The Brain, Psychology, and Emotion
Advances in brain science are calling into question the volition behind many criminal acts. A leading neuroscientist describes how the foundations of our criminal-justice system are beginning to crumble, and proposes a new way forward for law and order. O n the steamy first day of August 1966, Charles Whitman took an elevator to the top floor of the University of Texas Tower in Austin. The 25-year-old climbed the stairs to the observation deck, lugging with him a footlocker full of guns and ammunition. At the top, he killed a receptionist with the butt of his rifle.
Eric Edelman/RetroCollage.com Eric Edelman: Inspiration of a Dreamer , 2013 According to Wikipedia , Ray Kurzweil is an American author, inventor, futurist, and director of engineering at Google.
Apr/May 2013 Two books seek to explain how our minds work their way through the maze of consciousness Eric Banks
A year or so ago, I took part in a conference in Mexico for which I, along with several other intellectuals, academics, and writers, was paid an excellent fee to talk for 10 minutes. The proceedings took place over three days. They were held in a movie-sized theater and were well attended. I was distinguished at this conference, near as I could tell, in being the only one who did not avail himself of audiovisual aids.
An internet resource developed by Christopher D. Green York University, Toronto, Ontario
I suppose, as a poet, among my fears can be counted the deep-seated uneasiness that one day it will be revealed that I consecrated my life to an imbecility. Part of what I mean—what I think I mean—by “imbecility” is something intrinsically unnecessary and superfluous and thereby unintentionally cruel. It was a Master who advised that we speak little, better still say nothing, unless we are quite sure that what we wish to say is true, kind, and helpful.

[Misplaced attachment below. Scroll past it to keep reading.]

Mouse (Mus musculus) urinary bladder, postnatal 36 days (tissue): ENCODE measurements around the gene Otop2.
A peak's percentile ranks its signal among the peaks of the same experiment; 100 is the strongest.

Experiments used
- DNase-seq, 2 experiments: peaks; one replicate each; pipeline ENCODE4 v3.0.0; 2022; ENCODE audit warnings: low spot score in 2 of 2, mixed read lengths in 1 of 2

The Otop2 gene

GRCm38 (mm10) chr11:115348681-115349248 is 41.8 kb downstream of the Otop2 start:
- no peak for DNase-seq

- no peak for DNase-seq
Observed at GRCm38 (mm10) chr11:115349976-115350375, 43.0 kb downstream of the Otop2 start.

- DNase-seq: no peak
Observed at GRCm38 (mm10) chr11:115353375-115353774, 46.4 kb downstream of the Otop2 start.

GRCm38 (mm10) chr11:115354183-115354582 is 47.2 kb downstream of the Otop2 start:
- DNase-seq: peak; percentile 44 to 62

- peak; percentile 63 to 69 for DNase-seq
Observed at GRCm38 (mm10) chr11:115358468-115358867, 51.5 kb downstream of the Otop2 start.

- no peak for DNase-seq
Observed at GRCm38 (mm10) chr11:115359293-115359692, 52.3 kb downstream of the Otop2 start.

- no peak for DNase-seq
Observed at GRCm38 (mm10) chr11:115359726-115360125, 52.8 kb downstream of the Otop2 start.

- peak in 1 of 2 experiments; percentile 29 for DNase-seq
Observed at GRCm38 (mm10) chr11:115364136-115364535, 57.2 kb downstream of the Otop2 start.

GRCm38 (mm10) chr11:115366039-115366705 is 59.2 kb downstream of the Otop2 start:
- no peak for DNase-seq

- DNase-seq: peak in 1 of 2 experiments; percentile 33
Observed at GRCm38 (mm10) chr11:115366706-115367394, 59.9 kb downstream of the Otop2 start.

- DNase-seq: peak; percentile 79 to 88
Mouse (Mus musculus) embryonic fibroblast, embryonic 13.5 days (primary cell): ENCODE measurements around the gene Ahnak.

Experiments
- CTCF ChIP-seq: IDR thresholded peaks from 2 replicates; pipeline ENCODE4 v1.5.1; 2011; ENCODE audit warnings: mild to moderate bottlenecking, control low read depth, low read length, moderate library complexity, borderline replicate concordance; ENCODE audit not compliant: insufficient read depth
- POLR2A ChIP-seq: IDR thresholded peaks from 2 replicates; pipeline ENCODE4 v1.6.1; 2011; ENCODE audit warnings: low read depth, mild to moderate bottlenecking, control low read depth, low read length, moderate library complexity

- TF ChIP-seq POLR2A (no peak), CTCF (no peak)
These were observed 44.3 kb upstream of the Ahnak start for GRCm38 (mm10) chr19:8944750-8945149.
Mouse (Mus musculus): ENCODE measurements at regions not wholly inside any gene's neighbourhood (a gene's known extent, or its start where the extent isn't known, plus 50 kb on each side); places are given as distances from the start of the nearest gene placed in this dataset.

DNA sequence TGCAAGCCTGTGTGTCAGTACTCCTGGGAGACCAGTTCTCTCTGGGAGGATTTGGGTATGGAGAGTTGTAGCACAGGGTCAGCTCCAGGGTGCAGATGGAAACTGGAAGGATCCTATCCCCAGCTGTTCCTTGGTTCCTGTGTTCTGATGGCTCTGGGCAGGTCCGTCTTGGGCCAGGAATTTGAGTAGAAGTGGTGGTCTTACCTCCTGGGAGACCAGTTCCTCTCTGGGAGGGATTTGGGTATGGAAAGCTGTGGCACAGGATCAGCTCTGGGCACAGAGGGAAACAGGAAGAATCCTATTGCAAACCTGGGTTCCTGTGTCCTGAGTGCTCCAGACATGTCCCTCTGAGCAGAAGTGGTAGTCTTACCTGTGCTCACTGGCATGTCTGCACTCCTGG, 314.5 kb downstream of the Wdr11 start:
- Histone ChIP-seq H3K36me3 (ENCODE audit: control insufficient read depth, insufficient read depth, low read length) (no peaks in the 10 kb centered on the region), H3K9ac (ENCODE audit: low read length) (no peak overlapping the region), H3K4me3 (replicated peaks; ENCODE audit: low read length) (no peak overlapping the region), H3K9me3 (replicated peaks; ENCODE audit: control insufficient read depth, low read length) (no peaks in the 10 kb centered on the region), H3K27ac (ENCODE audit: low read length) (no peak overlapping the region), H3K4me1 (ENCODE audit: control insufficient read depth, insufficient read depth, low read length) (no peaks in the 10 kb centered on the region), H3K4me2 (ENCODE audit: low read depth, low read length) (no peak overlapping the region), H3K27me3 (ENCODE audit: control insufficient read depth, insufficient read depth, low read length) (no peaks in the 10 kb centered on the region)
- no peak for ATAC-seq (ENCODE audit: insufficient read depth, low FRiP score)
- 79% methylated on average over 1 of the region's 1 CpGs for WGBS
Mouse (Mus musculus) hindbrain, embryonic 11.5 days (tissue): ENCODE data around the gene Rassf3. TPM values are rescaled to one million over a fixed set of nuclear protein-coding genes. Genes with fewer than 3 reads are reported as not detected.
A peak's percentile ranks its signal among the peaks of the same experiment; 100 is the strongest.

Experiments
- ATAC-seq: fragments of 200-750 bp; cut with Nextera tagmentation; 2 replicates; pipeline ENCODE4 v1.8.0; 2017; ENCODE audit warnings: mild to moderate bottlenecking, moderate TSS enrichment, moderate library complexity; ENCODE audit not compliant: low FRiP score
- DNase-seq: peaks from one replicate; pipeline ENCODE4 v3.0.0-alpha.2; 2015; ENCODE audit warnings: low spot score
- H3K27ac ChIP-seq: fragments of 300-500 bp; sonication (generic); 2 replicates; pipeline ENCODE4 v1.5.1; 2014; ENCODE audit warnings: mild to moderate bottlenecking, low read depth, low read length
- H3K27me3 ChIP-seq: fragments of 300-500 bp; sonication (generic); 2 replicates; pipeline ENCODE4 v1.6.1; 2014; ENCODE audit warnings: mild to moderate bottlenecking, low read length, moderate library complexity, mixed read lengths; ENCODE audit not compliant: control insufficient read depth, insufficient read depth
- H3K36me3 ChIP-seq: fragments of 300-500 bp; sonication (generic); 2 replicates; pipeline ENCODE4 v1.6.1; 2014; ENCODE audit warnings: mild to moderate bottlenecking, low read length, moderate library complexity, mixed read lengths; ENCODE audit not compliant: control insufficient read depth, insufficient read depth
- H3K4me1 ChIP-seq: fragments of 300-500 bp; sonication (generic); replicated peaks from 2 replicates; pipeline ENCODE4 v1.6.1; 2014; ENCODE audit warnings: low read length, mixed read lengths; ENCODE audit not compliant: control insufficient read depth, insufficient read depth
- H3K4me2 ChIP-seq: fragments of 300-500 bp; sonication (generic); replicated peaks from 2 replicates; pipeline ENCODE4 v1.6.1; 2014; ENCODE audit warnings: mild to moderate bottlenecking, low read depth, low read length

Mind & Brain :: Mind Matters :: August 25, 2009 :: :: Email :: Print Two scientists suggest that depression is not a malfunction, but a mental adaptation that brings certain cognitive advantages By Paul W.
The Stone is a forum for contemporary philosophers on issues both timely and timeless. I’ve recently been following the controversies about revisions to the psychiatric definition of depression. I’ve also been teaching a graduate seminar on Michel Foucault, beginning with a reading of his “History of Madness.” This massive volume tries to discover the origins of modern psychiatric practice and raises questions about its meaning and validity. The debate over depression is an excellent test case for Foucault’s critique. At the center of that critique is Foucault’s claim that modern psychiatry, while purporting to be grounded in scientific truths, is primarily a system of moral judgments.
Dog domestication may have helped humans thrive while Neandertals declined Pat Shipman We all know the adage that dogs are man’s best friend. And we’ve all heard heartwarming stories about dogs who save their owners—waking them during a fire or summoning help after an accident.
Public release date: 14-Feb-2013 [ Print | E-mail | Share ] [ Close Window ] Contact: Joan Robinson email@example.com 49-622-148-78130 Springer Dogs pick out faces of other dogs, irrespective of breeds, among human and other domestic and wild animal faces and can group them into a category of their own. They do that using visual cues alone, according to new research by Dr. Dominique Autier-Dérian from the LEEC and National Veterinary School in Lyon in France and colleagues.
Essays T hese are stimulating times for anyone interested in questions of animal consciousness. On what seems like a monthly basis, scientific teams announce the results of new experiments, adding to a preponderance of evidence that we’ve been underestimating animal minds, even those of us who have rated them fairly highly.
By FRANS DE WAAL Associated Press A herd of African elephants drink water at a dam inside the Addo Elephant National Park near Port Elizabeth, South Africa. Who is smarter: a person or an ape? Well, it depends on the task.
Jaak Panksepp set out to find the biology of emotions. He found the biology of animal consciousness. Last July, an international group of scientists with “neuro” in their titles convened in Cambridge, England, to give good weight to a radical idea.
May 7, 2013 — On a memorable spring evening in 2002, the philosopher Peter Singer welcomed disability rights advocate Harriet McBryde Johnson to speak at Princeton University. The event was controversial, given that Singer had publicly claimed that parents should be allowed to euthanize children with severe disabilities, and that Johnson was herself severely disabled. Born with muscular dystrophy that left her body twisted and frail, Johnson knew she was once precisely the kind of infant that, by Singer’s logic, should have been killed at birth.